An effective workout isn’t exactly a pleasant stroll in the park, is it? No, more often than not, it’s a tough regimen that specifically designed to burn off calories and fat and to build up your muscles.
Workouts can be so brutal that you’ll probably end up with sore muscles.
Why Do We Have Sore Muscles After Workouts?
When you exercise your muscles, you actually create microscopic tears in the muscle tissues.
This isn’t really a bad thing; your muscles repair the tear, and with the protein, in your diet, the muscles become bigger after they’re repaired.
The problem is that while this happens a day or two following your strenuous workout, it feels painful as your muscles feel sore.
This happens so frequently that experts already have a technical name for it. They call it delayed-onset muscle soreness, though most of the time they just refer to it as “DOMS”.
The pain at least is a reminder that you need to rest and recover as your body repairs your muscles.
However, you do have some options so that you can reduce the level of your discomfort and you can even shorten the recovery period.
This will enable you to exercise again so you can achieve your fitness goals more quickly.
There are also ways for you to prevent muscle soreness in the first place, though this may not be possible all the time.
At the very least, you can minimize the resulting pain and also help ensure that the painful recovery period doesn’t last too long.
Discover powerful workout formulas that will help you get better results and avoid muscle soreness:
How to Prevent It from Happening:
As the old cliché goes, prevention is better than cure.
So you can minimize the severity of the muscle soreness after workout by practicing several sensible preventive measures:
1. Do Some Stretches First:
Stretching gives your body and your muscles a chance to prepare for the movements you’re going to make when you work out.
It’s a bit like powering up a machine so that the gears can gradually get to the desired working speed more smoothly.
Your stretches should start with routines that involve movement (dynamic stretches) then followed by stretches that you hold (static stretches).
For dynamic stretches, you can do some walking lunges gently and swing your legs.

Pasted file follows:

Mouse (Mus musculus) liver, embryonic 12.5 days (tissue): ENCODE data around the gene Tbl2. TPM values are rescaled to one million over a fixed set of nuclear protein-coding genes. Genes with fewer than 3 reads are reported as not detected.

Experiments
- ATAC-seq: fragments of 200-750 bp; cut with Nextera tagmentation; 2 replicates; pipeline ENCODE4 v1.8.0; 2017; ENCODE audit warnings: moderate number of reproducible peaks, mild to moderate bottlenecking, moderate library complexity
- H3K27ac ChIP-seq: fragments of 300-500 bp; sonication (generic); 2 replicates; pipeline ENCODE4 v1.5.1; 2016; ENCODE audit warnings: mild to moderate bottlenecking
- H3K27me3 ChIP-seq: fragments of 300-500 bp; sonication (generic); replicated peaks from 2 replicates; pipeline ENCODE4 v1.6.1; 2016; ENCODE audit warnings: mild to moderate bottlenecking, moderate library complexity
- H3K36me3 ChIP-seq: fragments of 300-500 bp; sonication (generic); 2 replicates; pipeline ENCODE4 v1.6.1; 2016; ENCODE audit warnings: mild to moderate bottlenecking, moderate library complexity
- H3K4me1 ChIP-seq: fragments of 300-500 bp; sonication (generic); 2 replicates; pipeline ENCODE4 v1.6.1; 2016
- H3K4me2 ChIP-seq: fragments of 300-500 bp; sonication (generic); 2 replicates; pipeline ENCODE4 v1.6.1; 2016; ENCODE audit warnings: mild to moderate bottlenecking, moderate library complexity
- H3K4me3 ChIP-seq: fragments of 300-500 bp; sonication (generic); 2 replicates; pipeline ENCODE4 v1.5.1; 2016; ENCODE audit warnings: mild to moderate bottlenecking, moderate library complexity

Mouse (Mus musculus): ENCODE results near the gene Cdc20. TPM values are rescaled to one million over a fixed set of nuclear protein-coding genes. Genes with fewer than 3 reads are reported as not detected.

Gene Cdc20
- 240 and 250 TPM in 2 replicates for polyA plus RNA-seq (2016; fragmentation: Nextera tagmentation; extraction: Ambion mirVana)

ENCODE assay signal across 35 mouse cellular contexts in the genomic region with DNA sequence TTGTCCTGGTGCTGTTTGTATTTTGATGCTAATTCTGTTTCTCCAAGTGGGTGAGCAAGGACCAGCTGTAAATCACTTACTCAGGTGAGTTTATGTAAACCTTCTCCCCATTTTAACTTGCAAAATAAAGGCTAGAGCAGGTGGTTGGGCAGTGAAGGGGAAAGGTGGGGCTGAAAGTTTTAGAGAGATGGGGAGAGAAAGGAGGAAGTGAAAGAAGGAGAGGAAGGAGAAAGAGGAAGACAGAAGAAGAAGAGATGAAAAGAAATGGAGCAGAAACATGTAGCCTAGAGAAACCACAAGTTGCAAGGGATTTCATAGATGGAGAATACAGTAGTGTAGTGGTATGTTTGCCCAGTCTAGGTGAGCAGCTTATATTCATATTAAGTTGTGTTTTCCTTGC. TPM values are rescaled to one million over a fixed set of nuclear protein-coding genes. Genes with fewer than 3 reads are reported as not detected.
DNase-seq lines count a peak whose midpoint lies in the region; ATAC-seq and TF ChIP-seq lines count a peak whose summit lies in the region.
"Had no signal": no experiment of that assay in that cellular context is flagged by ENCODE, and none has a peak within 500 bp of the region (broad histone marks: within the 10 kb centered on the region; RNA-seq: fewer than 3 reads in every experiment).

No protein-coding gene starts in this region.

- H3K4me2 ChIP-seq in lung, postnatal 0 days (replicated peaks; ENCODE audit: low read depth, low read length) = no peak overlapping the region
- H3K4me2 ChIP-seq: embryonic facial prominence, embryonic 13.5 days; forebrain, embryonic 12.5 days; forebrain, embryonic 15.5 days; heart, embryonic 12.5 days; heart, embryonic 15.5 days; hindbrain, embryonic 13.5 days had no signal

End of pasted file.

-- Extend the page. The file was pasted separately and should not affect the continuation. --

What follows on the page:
2. Warm up Before any Strenuous Exertion:
Your muscles need to prepare for the workload you have planned for them, and this is a gradual process.
Your best bet is to some light cardio work such as jumping rope and jumping jacks to get your heart pumping and your muscles warmed up.
With a warm-up routine, you’re not just risking serious DOMS problems after your workout. You also increase the likelihood of getting injured during your workout.
You’re more likely to pull something, such as a muscle, a ligament, or a tendon. Such an injury can further slow down your progress as you need more time to recover.
3. Progress Slowly:
This means that if you’re a couch potato and a newbie to workouts, you can’t just train with the same intensity as life-long athletes. You need to gradually do better, instead of suddenly aiming for unrealistic standards.
So if you’re new to running, start first with a mild pace that’s just enough to get your heart going. Don’t go into hard sprints right away. With weightlifting, you also certainly don’t want to lift hundreds of pounds immediately.
Even if you’re at an advanced level, any unfamiliar exercise routine can “shock” your muscles so that the muscle soreness after workout sessions can be much greater.
So at the start of any new type of exercise, go at it on a “medium” setting. On a scale of 0 to 10 (with 0 as just lazing in bed watching TV to 10 as running hard to save your life), start with a 5 setting for the first 2 weeks or so.
You can then increase the setting gradually after each week, though you need to check the severity of your sore muscles.
You can progress just a little bit more each week if the sore muscles only feel a bit tight for a day or two after a workout.
4. Make Sure You’re Doing Your Exercises Correctly:
Improper exercise form is one of the most common reasons why people don’t achieve their fitness goals and why they also often end up with an injury.
The wrong form and posture can also result in prolonged and painful DOMS as well.
That’s why you’re better off watching video demonstrations of exercises, rather than relying on your comprehension of the written directions.
With a video, you can see what you need to do. Better yet, get a trainer to help you out with your form.
5. Don’t Forget to Hydrate Yourself:
Drinking is crucial before and during a prolonged workout if you want to avoid cramps during the session and reduce muscle soreness and inflammation afterward. For most people, water is the best drink option.
However, it’s also been shown that drinking 2 cups of coffee before you work out can also help.
Research into the subject has indicated that this can reduce your fatigue and muscle soreness levels by almost 50%.
A sports beverage with electrolytes may be a suitable addition to drinking water if you tend to perspire heavily. This sports beverage replaces the sodium and electrolytes you lose with your sweat.
Just don’t drink anything with too much sugar and calories—you’re just consuming the calories you’ve already shed with your exercise.
6. Get into an Ice Bath right After a Workout:
The locker rooms of pro sports and college teams all have ice baths in their premises, so that should give you a clue.
These pros make it their business to know what to do for sore muscles, and what they recommend for their athletes are all good enough for you too.
A 10-minute soak can do well enough to halt further damage to the muscles. More than a dozen trials have demonstrated that soaking in cold water reduces muscle soreness a lot better than just resting afterward and doing nothing.
You can also apply an ice bag to your sore muscles the next day. This will reduce the inflammation that’s the main cause of your muscle soreness.